In the 1950s a man named B.F. Skinner came up with an idea for how children acquire language, a theory that as we learn to copy the adults around us, we create a template for language in our mind and in a sense imitate the language floating around our environment. He called this theory ‘Imitation theory’ and while it is limited in its explanation for how we acquire all language, it can also be applied to creative writing.
A writer must have a similar template in their mind as to how language can be used effectively in a creative sense – this is why we study literature at school, to better help us understand that language has far more capacity beyond simply communicating ideas necessary, beyond a survival aid, language can be an art form and this is what all great writers will understand.
Ultimately books contain the foundations of our language while also holding the blueprints for an infinite realm of creativity in that language. This is why reading books is the number 1 best way to become a better writer, even if you don’t write consistently, you’ll find that when you do you understand what good and bad writing entails – you’ll have an expectation that your writing should meet the standard of your favourite books.
When we read a book we are influenced by every word choice, phrasing, metaphor etc to create a sort of template for what writing is. This is why it’s important to read well written books so we understand subconsciously how to write in such a way. Reading a book that challenges you is very important, even if you struggle, keep at it and eventually it’ll all start making sense and you’ll begin to write in the same way the book is written. Reading a variety of books will help you to collect many different influences and apply them all to your work.
This isn’t copying other’s work in any sense. A person can only be original by being a collaboration of everything they’ve ever experienced; your voice as a writer will be an amalgamation of everything you’ve ever seen or heard so experience as much as humanly possible. Try to explore outside of your preferred genre too, all the best writers will borrow from many different genres and create something new altogether.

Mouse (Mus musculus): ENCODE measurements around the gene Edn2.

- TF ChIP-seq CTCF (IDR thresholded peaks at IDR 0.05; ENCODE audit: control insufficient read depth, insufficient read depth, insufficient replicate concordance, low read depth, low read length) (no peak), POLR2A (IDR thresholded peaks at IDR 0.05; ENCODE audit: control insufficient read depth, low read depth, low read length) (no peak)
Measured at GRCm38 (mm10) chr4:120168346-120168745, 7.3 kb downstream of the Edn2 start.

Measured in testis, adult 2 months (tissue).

If you want to make reading a consistent habit in your life there are a few simple tips that may help:
1) Allocate a specific time in the day to read, a time you know you won’t be distracted or interrupted. This could be on the bus to work or just before you go to bed. Sticking to a certain time In the day will not only allow you to make sure you have time to read but your brain will soon come to expect that you’ll read at those times of day and therefore encourage you to act on it, in the same way it tells you to have 3 meals at specific times of the day.
2) If you’re not used to reading heavily, find a relatively easy book to read and start there. Even if you find it so simple it’s almost patronising at least you’ll set off on that momentum required to pick up increasingly more difficult books every day. It’ll be a lot easier to convince yourself to read as well if you know it’s going to be easy.
3) Act on your impulses. You’ll find you get an impulse to read throughout the day, in the back of your mind you’ll be telling yourself that this is a habit you want to keep up. There’s a great book titled ‘The 5 second rule’ by Mel Robbins all about following our impulses to perform desired habits – essentially if we don’t after 5 seconds the impulse dies out and we’ve missed our mark.
4) Be consistent. Set yourself a target to read every day for just 30 days. After a month the habit will be an automatic routine in your day, you won’t even need to think about doing it. Start off small however and build up otherwise you may get discouraged if you beat yourself up for not reading a whole chapter in a day. Begin the 30 days with a goal of just a page a day and when that gets too easy just keep increasing the reading amount.
If you found any of these tips or ideas helpful let me know in the comments and if you have any further questions about my blog or submitting your own writing contact me on my email: firstname.lastname@example.org